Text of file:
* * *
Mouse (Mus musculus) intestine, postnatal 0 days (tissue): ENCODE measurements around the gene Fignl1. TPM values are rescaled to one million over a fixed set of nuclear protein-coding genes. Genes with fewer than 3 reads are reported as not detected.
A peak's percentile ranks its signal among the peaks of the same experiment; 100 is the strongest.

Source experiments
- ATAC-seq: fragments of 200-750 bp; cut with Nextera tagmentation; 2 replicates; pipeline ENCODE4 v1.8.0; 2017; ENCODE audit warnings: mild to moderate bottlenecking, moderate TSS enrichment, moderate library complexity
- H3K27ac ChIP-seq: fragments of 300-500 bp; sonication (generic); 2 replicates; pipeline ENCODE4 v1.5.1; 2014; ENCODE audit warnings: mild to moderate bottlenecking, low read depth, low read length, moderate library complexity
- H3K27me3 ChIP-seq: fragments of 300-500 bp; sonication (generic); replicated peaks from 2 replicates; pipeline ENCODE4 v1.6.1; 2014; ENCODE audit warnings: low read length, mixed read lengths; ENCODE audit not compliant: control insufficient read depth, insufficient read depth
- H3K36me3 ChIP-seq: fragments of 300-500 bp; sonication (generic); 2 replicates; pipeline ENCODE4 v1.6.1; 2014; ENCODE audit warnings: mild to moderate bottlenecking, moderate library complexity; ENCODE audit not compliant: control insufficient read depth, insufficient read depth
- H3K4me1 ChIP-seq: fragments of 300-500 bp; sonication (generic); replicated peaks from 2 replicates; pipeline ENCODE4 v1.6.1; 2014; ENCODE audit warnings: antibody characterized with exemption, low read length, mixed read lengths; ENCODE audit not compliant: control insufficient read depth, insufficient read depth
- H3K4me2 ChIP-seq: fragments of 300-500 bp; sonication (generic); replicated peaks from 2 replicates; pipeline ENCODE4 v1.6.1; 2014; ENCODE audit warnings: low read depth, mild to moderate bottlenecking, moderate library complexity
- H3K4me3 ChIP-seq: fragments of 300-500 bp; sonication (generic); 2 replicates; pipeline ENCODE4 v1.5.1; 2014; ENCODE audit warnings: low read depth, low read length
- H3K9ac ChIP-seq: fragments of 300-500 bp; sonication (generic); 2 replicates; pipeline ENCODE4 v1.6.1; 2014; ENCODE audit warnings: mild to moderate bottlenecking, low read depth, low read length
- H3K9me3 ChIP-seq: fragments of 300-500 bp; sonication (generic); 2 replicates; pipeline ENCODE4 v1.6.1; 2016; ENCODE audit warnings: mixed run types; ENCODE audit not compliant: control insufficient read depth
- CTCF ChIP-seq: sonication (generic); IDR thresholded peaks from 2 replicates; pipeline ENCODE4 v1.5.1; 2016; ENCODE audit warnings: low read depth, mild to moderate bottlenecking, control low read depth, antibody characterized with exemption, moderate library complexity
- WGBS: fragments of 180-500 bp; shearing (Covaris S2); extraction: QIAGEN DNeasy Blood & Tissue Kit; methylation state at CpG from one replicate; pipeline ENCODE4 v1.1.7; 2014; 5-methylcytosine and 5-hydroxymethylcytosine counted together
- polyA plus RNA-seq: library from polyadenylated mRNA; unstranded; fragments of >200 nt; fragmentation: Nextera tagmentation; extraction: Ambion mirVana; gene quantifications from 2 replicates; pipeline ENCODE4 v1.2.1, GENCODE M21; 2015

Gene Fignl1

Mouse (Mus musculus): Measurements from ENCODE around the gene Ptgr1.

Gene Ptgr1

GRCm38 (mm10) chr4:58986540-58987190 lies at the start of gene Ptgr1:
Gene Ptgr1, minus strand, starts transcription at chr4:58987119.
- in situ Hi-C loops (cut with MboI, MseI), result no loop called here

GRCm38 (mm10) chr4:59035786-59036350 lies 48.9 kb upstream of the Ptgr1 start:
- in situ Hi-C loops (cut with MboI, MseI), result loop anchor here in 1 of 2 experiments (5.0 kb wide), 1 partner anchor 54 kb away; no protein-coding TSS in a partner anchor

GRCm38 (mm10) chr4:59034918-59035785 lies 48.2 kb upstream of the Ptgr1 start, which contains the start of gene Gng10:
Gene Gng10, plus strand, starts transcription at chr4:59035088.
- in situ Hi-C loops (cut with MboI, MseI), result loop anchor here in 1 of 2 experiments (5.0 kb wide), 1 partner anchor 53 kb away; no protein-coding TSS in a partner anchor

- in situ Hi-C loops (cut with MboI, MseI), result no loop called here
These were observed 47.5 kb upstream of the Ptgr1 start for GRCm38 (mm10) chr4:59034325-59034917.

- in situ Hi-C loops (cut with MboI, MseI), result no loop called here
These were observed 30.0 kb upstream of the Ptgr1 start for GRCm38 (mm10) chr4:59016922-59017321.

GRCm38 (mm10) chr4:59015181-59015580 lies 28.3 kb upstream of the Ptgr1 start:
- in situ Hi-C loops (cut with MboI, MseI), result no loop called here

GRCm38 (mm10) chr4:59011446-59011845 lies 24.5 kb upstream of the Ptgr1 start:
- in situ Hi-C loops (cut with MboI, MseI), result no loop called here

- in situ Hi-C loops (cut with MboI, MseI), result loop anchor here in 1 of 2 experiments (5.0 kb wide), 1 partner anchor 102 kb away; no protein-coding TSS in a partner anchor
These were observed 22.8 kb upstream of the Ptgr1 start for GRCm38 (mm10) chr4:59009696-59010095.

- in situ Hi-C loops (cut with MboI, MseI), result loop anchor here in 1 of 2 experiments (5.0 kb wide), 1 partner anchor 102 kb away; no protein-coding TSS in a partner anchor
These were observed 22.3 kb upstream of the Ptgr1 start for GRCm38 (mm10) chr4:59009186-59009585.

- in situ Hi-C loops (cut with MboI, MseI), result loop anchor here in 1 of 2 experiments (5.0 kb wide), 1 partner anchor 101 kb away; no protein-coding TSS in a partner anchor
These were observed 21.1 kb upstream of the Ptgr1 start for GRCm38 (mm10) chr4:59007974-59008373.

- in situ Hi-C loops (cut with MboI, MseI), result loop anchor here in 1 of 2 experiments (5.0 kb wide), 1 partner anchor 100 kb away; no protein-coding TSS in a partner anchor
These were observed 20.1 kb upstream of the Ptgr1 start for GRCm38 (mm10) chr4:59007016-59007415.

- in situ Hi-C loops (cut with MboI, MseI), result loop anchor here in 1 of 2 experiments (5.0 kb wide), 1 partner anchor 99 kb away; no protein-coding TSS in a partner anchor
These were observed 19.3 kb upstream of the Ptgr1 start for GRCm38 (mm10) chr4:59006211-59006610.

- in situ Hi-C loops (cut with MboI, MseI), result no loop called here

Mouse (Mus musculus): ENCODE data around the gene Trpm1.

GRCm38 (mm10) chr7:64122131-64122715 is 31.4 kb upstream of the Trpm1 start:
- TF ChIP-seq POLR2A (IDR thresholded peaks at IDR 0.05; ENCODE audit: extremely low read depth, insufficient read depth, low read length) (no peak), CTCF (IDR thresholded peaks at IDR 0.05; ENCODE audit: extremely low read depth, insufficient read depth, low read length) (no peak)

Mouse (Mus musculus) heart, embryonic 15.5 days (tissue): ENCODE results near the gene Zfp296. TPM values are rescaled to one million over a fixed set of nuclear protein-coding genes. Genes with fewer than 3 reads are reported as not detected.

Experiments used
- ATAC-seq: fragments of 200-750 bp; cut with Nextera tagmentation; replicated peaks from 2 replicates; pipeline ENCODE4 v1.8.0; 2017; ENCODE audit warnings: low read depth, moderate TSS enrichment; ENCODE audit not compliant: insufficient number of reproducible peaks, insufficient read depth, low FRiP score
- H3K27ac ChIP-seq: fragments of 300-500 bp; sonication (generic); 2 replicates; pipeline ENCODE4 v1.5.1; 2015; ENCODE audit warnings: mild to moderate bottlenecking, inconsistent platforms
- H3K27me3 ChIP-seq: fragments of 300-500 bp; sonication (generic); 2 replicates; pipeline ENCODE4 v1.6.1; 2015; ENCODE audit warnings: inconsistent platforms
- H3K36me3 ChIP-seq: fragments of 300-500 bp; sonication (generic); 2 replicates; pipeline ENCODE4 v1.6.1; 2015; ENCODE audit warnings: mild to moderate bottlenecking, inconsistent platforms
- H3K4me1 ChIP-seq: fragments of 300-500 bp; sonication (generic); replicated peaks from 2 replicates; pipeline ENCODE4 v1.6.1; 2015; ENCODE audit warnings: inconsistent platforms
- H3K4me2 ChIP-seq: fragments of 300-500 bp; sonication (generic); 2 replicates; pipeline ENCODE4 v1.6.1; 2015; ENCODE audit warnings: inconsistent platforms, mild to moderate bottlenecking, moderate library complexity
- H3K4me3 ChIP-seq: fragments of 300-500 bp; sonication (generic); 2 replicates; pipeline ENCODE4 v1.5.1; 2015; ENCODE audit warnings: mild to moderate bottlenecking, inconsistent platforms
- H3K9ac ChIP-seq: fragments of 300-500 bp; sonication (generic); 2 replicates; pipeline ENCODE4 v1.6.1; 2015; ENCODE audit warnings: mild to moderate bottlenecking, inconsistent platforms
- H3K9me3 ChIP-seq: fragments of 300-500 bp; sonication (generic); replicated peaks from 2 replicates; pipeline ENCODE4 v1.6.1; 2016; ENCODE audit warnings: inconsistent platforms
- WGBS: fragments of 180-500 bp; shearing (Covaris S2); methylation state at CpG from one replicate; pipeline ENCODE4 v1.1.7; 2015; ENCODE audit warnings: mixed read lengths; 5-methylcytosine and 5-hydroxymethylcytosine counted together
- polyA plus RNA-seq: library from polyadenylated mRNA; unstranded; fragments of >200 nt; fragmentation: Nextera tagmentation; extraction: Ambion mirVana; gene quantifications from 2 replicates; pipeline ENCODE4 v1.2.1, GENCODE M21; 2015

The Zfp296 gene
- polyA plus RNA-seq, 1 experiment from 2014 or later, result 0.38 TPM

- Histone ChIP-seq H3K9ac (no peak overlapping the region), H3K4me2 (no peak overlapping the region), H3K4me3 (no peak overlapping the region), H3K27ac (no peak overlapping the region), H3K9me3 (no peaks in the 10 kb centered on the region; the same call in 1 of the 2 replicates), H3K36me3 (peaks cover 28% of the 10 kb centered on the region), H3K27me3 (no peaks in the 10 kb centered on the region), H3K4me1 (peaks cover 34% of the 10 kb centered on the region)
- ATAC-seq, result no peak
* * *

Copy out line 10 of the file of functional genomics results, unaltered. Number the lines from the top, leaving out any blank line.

- H3K4me3 ChIP-seq: fragments of 300-500 bp; sonication (generic); 2 replicates; pipeline ENCODE4 v1.5.1; 2014; ENCODE audit warnings: low read depth, low read length